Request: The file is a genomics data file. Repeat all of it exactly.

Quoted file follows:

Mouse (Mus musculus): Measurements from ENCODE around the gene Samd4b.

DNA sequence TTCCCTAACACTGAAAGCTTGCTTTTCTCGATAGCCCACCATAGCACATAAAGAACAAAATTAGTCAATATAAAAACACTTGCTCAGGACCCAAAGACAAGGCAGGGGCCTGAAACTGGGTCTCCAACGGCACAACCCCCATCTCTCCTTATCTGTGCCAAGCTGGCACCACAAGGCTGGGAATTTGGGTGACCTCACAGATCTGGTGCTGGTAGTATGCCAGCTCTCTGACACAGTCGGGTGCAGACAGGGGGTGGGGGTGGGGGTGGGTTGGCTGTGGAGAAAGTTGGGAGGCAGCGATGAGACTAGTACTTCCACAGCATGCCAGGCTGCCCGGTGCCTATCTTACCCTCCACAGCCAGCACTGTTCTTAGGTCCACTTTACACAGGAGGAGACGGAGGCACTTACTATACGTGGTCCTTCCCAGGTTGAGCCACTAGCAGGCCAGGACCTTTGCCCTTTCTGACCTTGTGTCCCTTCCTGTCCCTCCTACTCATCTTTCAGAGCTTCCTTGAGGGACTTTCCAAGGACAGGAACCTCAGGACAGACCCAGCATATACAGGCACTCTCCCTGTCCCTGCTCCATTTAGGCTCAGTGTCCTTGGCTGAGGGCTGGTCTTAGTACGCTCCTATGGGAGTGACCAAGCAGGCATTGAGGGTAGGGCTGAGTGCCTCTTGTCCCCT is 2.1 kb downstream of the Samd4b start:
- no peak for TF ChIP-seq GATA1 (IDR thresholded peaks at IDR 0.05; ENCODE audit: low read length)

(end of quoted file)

Mouse (Mus musculus): Measurements from ENCODE around the gene Samd4b.

DNA sequence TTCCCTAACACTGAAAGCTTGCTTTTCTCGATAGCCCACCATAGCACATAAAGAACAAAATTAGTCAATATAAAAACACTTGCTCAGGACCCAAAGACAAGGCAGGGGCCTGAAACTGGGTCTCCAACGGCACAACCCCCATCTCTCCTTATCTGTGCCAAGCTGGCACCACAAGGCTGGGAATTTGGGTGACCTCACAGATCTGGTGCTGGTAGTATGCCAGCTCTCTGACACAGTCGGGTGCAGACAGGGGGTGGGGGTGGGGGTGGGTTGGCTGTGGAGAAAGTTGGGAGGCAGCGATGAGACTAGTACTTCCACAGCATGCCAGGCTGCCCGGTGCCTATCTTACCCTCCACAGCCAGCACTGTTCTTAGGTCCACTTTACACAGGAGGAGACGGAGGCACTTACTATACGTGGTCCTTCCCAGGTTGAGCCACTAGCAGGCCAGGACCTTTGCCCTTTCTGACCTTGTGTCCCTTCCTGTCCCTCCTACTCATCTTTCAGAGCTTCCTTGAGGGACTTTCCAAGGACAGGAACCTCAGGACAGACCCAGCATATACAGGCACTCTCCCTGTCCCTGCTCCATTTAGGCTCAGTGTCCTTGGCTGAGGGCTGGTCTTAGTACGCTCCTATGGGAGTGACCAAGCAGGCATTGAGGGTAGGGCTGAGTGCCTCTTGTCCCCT is 2.1 kb downstream of the Samd4b start:
- no peak for TF ChIP-seq GATA1 (IDR thresholded peaks at IDR 0.05; ENCODE audit: low read length)